Articles and Research
Targeting the Right Participants for Adult Drug Courts, Part One of a Two-Part Series, Douglas B. Marlowe, J.D., Ph.D., NDCI Drug Court Practitioner Factsheet, Vol. Vii, No. 1 (2012).
A substantial body of research now indicates offenders who are (1) substance dependent and (2) at risk of failing in less intensive rehabilitation programs are most in need of drug courts. Drug courts that focus their efforts on these individuals reduce crime and return cost benefits at greater rates. This article examines the need to and the strategies for identifying target populations and designing services around those populations, including such considerations as high prognostic risk, high criminogenic need, assessment, suitability determinations, and alternative drug court tracks.
Alternative Tracks in Adult Drug Courts: Matching Your Program to the Needs of Your Clients, Part Two of a Two-Part Series, Douglas B. Marlowe, J.D., Ph.D., NDCI Drug Court Practitioner Factsheet, Vol. Vii, No. 2 (2012).
It may not always be possible or desirable for a drug court to target high-risk and high-need participants exclusively. If low-risk or non-addicted individuals are ineligible for drug court, they may have no other option but to face prosecution, and possibly incarceration, without an opportunity to be diverted into an effective rehabilitative disposition. This document describes a conceptual framework and evidence-based practice recommendations for designing alternative tracks within a drug court to serve different types of adult participants. Considerations include the risk and need principles; risk and need matrix; high risk and high need; low risk and high need; high risk and low need; low risk and low need; adjusting tracks; and drug testing, and other surveillance.?
Research Update on Adult Drug Courts, Douglas B. Marlowe, J.D., Ph.D. (2010).
This small summary provides a review of the research currently conducted on adult drug courts, including their effectiveness, cost-effectiveness, target population, fidelity to the ten key components, and recommendations.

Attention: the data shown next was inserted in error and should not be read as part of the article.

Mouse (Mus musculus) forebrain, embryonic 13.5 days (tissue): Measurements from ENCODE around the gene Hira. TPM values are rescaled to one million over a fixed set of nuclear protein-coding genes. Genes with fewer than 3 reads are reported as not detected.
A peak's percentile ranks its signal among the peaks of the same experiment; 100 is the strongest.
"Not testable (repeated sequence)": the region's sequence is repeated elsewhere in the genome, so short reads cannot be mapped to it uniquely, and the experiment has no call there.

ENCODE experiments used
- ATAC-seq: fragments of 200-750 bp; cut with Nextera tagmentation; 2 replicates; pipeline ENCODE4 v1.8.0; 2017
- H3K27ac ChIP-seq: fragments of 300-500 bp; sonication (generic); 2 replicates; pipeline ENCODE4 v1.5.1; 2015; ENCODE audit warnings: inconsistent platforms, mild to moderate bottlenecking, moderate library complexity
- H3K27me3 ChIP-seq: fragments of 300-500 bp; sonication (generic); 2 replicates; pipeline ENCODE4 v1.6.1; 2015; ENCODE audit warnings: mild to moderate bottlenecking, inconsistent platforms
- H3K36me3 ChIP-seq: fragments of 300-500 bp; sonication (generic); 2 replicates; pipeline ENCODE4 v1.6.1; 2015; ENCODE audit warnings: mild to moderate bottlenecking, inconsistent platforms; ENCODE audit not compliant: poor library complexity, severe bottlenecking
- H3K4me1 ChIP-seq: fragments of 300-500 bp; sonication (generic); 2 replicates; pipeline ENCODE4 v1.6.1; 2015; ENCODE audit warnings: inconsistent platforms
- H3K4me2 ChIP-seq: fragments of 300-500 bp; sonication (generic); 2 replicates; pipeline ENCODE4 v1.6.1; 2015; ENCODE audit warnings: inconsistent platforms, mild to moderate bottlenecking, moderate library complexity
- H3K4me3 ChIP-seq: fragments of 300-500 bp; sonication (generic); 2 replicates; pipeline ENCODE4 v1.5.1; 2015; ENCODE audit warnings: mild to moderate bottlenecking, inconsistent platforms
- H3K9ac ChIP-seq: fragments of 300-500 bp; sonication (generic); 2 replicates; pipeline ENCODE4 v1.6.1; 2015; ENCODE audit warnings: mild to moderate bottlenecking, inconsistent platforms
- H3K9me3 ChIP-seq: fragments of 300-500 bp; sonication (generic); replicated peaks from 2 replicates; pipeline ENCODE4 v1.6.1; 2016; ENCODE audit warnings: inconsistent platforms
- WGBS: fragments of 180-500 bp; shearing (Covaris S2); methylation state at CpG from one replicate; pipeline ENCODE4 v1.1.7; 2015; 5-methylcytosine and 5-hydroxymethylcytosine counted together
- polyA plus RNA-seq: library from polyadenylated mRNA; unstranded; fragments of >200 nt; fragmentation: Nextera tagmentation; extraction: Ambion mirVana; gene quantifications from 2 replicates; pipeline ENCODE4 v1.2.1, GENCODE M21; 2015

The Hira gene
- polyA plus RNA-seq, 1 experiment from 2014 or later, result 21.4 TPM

The Treatment of Persons with Mental Illness in Prisons and Jails: A State Survey (Abridged), Treatment Advocacy Center (2014).
This national study surveys treatment practices within jails and prisons. It focuses on the problem of treatment of seriously mentally ill individuals who refuse treatment, usually because they lack awareness of their own illness and do not think they are sick. What are the treatment practices for these individuals in prisons and jails in each state? What are the consequences is such individuals are not treated?
Reentry Drug Courts, Judge Jeff Tauber and C. West Huddleston, NDCI Monograph Series 3 (1999).
This monograph explores the benefits of the two types of reentry drug courts identified by focus groups: jail-based reentry drug courts and prison-based reentry drug courts.
DWI Drug Courts: Defining a National Strategy, Judge Karen Freeman-Wilson and C. West Huddleston, NDCI Monograph Series 1 (1999).
Stiff criminal penalties, a massive public awareness campaign, and other initiatives spanning nearly two decades have had an impact on drunk driving. Unfortunately, the impact of these initiatives has been disproportionately limited to social drinkers. Problem drinkers, i.e., serious, habitual abusers of alcohol, continue to kill people on the highways. This monograph examines the history behind expanding the drug court model to include DUI, distinctions that will need to be made, and the need for a national strategy.
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